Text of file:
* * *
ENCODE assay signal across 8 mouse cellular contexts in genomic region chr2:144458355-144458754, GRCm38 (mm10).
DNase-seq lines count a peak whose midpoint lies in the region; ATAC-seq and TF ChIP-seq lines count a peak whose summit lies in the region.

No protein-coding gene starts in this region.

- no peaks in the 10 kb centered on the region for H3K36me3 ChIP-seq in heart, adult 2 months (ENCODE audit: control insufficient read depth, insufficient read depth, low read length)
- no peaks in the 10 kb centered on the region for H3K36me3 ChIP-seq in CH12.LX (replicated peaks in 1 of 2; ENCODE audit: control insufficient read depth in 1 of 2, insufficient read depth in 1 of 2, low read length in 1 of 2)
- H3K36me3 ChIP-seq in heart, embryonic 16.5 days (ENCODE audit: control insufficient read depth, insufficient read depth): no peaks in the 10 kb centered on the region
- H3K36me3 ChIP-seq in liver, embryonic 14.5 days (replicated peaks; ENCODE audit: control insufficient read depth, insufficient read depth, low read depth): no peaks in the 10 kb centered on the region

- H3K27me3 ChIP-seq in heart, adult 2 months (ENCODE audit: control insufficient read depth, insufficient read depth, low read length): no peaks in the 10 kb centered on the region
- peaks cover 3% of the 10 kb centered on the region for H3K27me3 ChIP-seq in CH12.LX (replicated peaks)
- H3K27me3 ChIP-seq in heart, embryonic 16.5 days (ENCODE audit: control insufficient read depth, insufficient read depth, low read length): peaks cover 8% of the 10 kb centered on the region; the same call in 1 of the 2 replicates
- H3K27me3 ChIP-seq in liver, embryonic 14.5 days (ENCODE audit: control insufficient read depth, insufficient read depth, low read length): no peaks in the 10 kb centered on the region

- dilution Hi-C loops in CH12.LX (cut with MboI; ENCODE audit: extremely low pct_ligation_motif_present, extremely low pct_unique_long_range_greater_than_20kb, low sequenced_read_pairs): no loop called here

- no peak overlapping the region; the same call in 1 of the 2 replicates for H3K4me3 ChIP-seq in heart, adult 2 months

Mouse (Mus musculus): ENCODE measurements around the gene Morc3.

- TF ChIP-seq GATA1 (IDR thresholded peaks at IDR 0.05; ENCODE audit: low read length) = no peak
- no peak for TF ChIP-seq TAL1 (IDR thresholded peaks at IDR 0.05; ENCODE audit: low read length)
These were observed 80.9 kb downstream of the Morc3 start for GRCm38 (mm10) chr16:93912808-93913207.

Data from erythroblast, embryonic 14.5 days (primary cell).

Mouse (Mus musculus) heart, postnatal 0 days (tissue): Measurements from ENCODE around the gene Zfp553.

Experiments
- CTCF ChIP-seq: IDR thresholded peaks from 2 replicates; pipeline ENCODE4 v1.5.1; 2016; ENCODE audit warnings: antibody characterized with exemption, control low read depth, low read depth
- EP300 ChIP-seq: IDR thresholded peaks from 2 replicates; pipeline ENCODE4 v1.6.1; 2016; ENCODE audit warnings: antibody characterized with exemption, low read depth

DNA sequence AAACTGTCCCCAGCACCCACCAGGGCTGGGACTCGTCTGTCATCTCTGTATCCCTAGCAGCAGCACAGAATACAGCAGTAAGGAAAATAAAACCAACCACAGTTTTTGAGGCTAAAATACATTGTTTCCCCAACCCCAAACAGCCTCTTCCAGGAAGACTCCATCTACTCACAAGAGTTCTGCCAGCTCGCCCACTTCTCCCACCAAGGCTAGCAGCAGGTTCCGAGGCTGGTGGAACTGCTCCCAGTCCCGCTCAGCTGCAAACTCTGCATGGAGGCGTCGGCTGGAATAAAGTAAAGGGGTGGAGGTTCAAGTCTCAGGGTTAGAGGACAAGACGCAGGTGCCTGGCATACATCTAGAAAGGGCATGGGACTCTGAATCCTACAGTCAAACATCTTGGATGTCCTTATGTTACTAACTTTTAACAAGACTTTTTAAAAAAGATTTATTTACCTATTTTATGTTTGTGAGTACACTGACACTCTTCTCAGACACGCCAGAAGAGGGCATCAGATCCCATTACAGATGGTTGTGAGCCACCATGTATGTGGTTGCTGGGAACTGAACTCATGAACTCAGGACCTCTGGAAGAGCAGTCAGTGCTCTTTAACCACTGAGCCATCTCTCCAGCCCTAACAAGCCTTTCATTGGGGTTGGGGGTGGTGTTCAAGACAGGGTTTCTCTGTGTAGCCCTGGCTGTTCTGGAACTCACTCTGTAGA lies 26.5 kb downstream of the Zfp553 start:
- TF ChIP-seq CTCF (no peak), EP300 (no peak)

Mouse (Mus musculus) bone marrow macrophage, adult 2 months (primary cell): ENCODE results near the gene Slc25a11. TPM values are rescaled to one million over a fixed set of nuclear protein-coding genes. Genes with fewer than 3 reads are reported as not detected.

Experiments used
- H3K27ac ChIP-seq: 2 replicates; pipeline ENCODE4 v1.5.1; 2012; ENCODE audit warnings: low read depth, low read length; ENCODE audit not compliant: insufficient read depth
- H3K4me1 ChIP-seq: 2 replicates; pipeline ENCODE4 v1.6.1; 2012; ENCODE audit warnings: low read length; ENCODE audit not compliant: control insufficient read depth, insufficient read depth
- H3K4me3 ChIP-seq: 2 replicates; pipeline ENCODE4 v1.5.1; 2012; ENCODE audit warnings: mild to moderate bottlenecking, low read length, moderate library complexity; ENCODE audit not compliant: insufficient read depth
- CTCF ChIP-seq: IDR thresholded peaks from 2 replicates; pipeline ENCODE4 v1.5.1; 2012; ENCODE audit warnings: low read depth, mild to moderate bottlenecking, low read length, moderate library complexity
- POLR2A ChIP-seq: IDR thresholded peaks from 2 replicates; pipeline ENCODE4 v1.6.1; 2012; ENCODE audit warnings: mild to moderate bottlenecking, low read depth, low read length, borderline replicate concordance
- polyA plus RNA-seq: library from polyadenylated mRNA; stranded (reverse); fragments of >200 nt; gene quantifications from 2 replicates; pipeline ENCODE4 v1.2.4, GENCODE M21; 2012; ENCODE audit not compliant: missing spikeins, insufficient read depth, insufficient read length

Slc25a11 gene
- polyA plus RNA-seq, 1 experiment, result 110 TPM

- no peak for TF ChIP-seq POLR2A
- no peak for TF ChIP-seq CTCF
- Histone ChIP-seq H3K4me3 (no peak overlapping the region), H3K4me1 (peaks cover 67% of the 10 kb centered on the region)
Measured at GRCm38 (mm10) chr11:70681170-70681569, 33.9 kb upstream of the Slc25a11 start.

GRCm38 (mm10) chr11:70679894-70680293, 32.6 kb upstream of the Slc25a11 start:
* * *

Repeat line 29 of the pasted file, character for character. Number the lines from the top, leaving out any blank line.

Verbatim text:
- H3K4me3 ChIP-seq: 2 replicates; pipeline ENCODE4 v1.5.1; 2012; ENCODE audit warnings: mild to moderate bottlenecking, low read length, moderate library complexity; ENCODE audit not compliant: insufficient read depth